by Tom Sullivan
Humans' capacity for self-delusion is so boundless it is a shame it cannot be harnessed as a power source. Adam Serwer provided a short course on it this week at The Atlantic. Or rather, a tour de force in deconstructing the economic anxiety explanation for last November's election and our current crisis of nongovernance.
It's not that economic anxiety does not exist, but as a one-dimensional explanation for Trumpism, it is sciolistic, lazy and, Serwer would argue, a dodge. Money is fundamentally about power, as is politics. It's about who has it and who doesn't, about who is up and who is down, and, since we feel the need to, about how we measure ourselves against others. Even if we have no money to count.
At 10,000 words, "The Nationalist's Delusion" is not a quick read, but an important one that highlights a flicker of promise in the long fight against racism in the body politic. Most people, even many racists, do not want to think of themselves as racists. Public opprobrium and the vestigial capacity for shame still has at least that much heft.
During the final few weeks of the campaign, I asked dozens of Trump supporters about their candidate’s remarks regarding Muslims and people of color. I wanted to understand how these average Republicans—those who would never read the neo-Nazi website The Daily Stormer or go to a Klan rally at a Confederate statue—had nevertheless embraced someone who demonized religious and ethnic minorities. What I found was that Trump embodied his supporters’ most profound beliefs—combining an insistence that discriminatory policies were necessary with vehement denials that his policies would discriminate and absolute outrage that the question would even be asked.In fact, supporters of candidate Trump thought themselves antiracist, "as people who held no hostility toward religious and ethnic minorities whatsoever—a sentiment they projected onto their candidate."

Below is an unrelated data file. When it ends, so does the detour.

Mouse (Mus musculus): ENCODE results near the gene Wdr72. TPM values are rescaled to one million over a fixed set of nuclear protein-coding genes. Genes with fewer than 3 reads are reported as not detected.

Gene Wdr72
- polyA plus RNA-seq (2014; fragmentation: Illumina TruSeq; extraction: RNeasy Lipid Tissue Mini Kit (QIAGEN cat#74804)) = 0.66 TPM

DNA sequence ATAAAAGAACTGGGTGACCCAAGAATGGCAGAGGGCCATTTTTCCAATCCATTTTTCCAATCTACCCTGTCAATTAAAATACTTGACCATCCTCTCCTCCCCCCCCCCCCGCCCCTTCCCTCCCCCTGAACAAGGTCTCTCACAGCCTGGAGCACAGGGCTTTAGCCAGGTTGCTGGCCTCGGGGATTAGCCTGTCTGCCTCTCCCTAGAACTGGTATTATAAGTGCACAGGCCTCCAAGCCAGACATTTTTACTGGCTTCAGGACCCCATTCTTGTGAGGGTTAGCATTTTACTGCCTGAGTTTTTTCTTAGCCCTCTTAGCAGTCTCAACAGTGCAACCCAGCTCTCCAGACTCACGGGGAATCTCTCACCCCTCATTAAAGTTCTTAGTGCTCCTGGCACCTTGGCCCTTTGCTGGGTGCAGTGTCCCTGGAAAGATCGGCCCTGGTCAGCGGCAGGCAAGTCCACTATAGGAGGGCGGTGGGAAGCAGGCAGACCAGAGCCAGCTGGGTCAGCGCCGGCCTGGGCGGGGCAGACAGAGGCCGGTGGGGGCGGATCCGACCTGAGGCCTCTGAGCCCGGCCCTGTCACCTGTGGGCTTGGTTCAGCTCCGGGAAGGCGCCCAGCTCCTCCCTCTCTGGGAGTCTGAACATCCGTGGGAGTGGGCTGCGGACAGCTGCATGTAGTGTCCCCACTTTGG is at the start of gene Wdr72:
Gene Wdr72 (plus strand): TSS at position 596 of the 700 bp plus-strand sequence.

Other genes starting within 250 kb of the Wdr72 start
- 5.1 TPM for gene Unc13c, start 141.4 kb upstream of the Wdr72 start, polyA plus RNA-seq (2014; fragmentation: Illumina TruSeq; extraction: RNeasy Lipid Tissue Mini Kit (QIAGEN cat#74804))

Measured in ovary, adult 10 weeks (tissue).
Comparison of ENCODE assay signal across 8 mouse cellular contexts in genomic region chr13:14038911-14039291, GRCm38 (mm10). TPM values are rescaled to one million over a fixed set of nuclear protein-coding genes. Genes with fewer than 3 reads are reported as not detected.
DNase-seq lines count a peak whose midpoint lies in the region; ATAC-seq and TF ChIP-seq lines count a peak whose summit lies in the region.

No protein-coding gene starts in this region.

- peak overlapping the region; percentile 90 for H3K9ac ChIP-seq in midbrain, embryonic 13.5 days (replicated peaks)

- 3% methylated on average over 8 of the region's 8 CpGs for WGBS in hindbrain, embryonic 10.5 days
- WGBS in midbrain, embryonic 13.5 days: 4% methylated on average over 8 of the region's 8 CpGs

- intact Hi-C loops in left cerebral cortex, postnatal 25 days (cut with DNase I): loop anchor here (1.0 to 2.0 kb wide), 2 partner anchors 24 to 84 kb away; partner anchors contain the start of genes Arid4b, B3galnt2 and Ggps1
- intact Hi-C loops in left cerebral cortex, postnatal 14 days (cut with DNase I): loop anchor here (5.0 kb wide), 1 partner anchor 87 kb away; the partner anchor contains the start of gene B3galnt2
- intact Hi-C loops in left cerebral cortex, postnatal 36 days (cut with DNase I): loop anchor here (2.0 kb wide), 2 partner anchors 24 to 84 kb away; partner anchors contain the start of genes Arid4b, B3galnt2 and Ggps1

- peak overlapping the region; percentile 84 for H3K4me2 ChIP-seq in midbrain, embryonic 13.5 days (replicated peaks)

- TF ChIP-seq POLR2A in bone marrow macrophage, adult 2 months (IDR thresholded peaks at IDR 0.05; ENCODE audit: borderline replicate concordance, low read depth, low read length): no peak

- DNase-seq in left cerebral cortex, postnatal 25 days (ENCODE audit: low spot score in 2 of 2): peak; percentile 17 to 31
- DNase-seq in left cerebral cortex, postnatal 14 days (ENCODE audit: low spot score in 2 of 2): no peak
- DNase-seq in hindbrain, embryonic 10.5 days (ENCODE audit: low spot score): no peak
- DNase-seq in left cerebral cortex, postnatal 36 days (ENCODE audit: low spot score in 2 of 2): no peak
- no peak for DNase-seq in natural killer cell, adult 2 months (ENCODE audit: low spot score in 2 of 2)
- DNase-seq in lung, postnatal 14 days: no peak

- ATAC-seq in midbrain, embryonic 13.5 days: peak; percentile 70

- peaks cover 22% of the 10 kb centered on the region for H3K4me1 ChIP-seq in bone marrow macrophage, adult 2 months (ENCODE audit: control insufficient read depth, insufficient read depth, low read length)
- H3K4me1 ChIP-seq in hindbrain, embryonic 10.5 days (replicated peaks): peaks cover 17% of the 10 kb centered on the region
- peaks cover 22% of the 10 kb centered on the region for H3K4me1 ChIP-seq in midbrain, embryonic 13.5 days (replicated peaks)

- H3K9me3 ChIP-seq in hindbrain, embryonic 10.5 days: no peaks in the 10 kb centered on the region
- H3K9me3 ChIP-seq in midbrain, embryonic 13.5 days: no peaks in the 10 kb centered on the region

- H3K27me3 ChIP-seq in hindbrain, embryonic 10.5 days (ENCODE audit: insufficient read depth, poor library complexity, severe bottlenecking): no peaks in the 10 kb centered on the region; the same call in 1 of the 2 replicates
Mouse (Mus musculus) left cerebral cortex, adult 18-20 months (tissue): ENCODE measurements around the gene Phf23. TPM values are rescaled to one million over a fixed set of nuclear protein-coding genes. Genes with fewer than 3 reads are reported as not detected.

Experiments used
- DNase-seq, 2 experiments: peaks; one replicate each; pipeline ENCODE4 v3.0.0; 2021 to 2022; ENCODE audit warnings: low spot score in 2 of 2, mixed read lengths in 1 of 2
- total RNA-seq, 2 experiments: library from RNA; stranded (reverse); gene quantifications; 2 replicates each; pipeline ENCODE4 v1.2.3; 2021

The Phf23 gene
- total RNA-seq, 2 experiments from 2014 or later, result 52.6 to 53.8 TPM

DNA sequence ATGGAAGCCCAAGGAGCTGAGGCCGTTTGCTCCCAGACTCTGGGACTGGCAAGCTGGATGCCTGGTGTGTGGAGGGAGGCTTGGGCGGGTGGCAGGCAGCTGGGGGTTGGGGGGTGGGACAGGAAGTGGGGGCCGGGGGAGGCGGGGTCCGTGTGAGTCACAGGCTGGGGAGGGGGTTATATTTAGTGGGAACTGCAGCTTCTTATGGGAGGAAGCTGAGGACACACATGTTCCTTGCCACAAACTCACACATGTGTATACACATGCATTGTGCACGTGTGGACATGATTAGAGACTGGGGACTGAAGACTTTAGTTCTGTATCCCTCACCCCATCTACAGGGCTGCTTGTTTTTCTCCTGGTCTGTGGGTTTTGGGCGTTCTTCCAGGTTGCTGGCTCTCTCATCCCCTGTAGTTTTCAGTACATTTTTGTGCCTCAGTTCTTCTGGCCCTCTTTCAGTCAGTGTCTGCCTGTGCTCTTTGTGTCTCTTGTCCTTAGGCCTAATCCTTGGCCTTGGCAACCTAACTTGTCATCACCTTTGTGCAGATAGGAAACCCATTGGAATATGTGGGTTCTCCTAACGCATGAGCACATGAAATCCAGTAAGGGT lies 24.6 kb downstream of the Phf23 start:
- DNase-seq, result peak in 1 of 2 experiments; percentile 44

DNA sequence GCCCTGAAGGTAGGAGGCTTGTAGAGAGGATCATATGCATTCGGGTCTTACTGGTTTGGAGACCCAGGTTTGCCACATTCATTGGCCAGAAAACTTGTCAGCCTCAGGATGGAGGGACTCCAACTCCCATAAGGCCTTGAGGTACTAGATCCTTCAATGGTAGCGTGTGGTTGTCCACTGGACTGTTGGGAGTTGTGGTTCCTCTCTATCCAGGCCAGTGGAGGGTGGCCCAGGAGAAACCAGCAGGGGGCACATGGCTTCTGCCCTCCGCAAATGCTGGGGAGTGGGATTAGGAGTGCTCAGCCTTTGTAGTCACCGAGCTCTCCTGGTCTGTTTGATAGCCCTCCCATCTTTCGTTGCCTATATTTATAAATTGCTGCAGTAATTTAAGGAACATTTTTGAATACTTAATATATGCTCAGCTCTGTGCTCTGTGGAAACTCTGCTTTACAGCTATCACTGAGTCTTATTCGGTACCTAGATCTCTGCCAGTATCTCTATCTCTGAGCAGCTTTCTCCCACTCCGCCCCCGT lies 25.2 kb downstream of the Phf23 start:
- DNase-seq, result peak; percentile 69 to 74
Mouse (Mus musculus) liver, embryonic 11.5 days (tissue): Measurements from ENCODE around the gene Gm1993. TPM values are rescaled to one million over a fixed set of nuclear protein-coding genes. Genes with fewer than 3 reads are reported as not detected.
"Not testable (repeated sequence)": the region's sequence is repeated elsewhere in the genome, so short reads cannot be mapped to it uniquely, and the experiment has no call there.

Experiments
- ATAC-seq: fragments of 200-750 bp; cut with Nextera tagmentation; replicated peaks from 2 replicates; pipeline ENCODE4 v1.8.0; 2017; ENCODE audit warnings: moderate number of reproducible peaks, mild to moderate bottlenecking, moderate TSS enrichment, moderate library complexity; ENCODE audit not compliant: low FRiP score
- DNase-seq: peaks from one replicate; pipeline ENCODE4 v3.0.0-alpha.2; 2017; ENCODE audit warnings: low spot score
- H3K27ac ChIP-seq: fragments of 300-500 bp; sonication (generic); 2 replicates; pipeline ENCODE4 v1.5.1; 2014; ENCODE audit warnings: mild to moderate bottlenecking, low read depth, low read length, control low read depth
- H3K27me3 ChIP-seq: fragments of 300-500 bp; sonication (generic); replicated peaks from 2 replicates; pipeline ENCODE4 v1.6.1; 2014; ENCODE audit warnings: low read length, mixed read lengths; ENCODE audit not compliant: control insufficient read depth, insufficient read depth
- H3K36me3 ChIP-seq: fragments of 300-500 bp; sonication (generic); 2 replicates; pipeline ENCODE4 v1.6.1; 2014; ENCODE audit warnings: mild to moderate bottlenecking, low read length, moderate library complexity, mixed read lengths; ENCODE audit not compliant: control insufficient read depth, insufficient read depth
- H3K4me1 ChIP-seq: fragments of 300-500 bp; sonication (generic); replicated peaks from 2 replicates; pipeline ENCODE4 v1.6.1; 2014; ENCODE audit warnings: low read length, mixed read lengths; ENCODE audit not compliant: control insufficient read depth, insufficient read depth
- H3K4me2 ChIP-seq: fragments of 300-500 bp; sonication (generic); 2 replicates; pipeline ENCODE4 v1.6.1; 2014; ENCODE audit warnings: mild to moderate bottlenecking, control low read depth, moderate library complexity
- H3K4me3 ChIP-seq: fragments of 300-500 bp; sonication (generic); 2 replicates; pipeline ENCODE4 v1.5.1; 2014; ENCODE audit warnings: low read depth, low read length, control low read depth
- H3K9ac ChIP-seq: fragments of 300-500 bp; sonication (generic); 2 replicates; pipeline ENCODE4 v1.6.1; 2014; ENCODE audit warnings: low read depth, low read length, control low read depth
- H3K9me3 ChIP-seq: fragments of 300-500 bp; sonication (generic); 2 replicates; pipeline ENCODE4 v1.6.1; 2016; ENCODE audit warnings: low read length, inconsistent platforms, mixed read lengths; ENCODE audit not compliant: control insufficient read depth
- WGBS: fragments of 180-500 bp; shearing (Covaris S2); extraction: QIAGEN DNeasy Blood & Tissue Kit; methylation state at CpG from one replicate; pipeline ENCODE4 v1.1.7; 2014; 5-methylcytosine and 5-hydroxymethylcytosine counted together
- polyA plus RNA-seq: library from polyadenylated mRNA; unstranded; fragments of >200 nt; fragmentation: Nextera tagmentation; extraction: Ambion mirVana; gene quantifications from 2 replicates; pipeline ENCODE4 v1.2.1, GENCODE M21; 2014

“North and South agreed that laborers must produce profit; the poor white and the Negro wanted to get the profit arising from the laborers’ toil and not to divide it with the employers and landowners,” Du Bois wrote. “When Northern and Southern employers agreed that profit was most important and the method of getting it second, the path to understanding was clear. When white laborers were convinced that the degradation of Negro labor was more fundamental than the uplift of white labor, the end was in sight.” In exchange, white laborers, “while they received a low wage, were compensated in part by a sort of public and psychological wage.” For centuries, capital’s most potent wedge against labor in America has been the belief that it is better to be poor than to be equal to niggers.This is perhaps the heart of Serwer's essay. The argument that conservative voters are "voting against their best interests" is one I have condemned time and again. Besides suggesting they are stupid while asking for their votes (who is stupid?), it presumes maximizing their financial well-being is the primary driver behind their political allegiance. It is not. Power is. And if it is not power in the form of money, they will settle for what Du Bois called a "psychological wage."
If you can convince the lowest white man that he’s better than the best colored man, he won’t notice you’re picking his pocket. Hell, give him somebody to look down on, and he’ll even empty his pockets for you.Candidate Trump gave white voters from across the wealth spectrum a rogues' gallery of Others he promised would lose. Thus, would America become great again.
Trumpism emerged from a haze of delusion, denial, pride, and cruelty—not as a historical anomaly, but as a profoundly American phenomenon. This explains both how tens of millions of white Americans could pull the lever for a candidate running on a racist platform and justify doing so, and why a predominantly white political class would search so desperately for an alternative explanation for what it had just seen. To acknowledge the centrality of racial inequality to American democracy is to question its legitimacy—so it must be denied.If there is one thing at which America is exceptional, it is denial.